Over the last five decades, the James Bond franchise has become synonymous with thrilling action. Each installment in the franchise has featured a stunt, car chase, and/or fight scene (or scenes) that has/have become instantly iconic in its own right.
With the imminent release of Spectre - the latest Bond adventure starring Daniel Craig as 007 - later this fall, a new featurette has been released showcasing the film's seemingly endless action and stuntwork.
The featurette chronicles the globetrotting 007 adventure -- with locations ranging from Austria, Mexico and Morocco-- showcasing behind-the-scenes elements about how the filmmakers achieved the impressive practical stunts. Providing almost no context so as to preserve the integrity of the story, the video displays the film's various stunt work; that includes multiple car chases, planes tumbling down mountainsides, and (of course) massive explosions. Several members of the crew are interviewed, with director Sam Mendes (back after Skyfall) explaining the importance of capturing such moments in as real a fashion as possible.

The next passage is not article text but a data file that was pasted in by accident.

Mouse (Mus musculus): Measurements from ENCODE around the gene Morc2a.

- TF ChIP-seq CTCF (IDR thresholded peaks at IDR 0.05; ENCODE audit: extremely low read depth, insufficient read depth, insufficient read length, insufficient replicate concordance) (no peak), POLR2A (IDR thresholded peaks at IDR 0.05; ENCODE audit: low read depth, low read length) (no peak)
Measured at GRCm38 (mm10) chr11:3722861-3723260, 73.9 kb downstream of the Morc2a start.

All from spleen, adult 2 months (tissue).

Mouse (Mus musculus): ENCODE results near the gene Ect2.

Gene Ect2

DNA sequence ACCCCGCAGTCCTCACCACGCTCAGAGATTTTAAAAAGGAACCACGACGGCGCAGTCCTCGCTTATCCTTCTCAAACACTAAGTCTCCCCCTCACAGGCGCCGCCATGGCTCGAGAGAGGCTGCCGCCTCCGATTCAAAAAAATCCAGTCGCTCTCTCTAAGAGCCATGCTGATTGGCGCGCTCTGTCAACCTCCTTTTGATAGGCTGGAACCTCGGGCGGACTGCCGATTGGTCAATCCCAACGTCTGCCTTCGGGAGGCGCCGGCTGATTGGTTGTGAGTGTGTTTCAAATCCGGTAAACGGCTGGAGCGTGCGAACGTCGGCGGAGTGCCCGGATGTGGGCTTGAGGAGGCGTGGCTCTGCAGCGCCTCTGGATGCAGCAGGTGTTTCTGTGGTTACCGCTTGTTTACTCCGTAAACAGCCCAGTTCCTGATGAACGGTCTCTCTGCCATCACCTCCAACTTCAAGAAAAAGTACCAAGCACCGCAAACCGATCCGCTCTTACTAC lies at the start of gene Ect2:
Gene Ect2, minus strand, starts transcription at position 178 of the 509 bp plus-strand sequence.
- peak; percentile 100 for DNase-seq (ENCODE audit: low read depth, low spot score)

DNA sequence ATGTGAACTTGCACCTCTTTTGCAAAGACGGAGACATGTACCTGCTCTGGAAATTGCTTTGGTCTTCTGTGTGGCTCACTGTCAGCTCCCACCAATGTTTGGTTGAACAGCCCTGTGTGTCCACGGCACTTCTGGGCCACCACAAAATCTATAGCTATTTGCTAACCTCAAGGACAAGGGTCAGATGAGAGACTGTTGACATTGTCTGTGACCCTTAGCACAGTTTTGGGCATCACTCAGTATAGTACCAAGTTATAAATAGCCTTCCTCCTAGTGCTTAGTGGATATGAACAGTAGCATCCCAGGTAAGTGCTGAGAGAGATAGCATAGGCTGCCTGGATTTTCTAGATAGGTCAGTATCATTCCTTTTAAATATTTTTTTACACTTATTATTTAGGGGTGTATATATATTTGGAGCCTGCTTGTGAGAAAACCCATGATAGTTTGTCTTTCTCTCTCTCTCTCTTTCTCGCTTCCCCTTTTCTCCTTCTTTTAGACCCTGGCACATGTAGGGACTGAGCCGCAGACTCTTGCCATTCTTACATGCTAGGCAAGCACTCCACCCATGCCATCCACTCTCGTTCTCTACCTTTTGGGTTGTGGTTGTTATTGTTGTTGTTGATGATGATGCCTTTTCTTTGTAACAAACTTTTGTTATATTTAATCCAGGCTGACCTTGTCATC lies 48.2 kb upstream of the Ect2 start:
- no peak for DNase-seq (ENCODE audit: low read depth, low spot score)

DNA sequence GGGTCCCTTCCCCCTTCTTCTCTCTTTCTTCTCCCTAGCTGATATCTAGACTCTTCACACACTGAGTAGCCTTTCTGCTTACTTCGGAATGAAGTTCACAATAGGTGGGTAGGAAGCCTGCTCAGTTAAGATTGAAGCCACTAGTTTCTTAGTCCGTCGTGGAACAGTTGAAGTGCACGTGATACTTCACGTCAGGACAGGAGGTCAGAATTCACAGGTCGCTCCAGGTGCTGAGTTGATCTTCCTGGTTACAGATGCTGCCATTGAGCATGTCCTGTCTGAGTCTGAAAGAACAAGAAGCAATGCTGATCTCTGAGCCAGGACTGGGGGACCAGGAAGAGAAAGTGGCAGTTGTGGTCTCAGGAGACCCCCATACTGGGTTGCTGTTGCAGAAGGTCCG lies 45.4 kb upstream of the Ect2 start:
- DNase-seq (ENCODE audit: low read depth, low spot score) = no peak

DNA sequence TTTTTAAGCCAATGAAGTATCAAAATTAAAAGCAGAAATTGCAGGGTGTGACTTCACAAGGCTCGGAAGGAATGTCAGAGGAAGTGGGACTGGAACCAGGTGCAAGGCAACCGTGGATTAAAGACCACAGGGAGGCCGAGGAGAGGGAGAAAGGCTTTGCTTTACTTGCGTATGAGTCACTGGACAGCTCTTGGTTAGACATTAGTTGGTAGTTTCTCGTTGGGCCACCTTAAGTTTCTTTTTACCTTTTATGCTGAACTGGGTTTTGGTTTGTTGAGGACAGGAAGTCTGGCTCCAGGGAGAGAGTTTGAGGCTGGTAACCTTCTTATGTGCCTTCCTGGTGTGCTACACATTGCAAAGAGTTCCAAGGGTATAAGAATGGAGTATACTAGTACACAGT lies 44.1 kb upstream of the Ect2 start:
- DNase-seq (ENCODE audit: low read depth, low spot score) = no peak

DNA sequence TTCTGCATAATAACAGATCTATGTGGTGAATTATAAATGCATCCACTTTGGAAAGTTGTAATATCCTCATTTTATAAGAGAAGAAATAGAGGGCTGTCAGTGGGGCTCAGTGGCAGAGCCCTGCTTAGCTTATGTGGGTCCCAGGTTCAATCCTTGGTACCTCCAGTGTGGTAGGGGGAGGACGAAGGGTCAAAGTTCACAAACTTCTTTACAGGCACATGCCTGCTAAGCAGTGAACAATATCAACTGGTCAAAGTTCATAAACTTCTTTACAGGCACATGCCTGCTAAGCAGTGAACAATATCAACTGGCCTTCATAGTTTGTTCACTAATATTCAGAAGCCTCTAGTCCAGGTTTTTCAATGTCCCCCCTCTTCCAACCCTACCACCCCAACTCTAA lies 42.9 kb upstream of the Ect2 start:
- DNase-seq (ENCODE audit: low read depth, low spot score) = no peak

The main emphasis in this Spectre video is that the film's stunts actually occur and possess an aura of authenticity. Not only do the filmmakers use real vehicles and pyrotechnics, but they make a concerted effort to put Craig into the fray as much as possible. While CGI will obviously come into play in order to augment many sequences in Spectre, this featurette argues that the new Bond movie - like Mad Max: Fury Road and the upcoming Star Wars: The Force Awakens - also relies on an old-fashioned practical approach, in combination with digital era techniques.
Tradition seems to be at the core of everything associated with Spectre -- that much is obvious. The title alone emphasizes the return of Bond's long absent villainous organization -- and maybe its sinister leader: Blofeld. Similarly, much of the marketing has invoked iconic James Bond imagery such as his white tuxedo and trusty Walther PPK. With regard to action, the filmmakers are similarly emphasizing that they wholeheartedly intend to adhere to the longstanding tradition of the Bond franchise in order to provide audiences with real stunts and real danger.
Despite the seemingly traditional return to form, Spectre is also set to delve deeper into Bond's history and personal life more than ever before; meaning, it's still about balancing the old with the new. That's all the more fitting, as this is the first 007 adventure since the franchise marked its 50th birthday with Skyfall's massive critical/commercial success. No pressure, though.
Spectre opens in U.S. theaters on November 6th, 2015.
Source: Sony Pictures Entertainment
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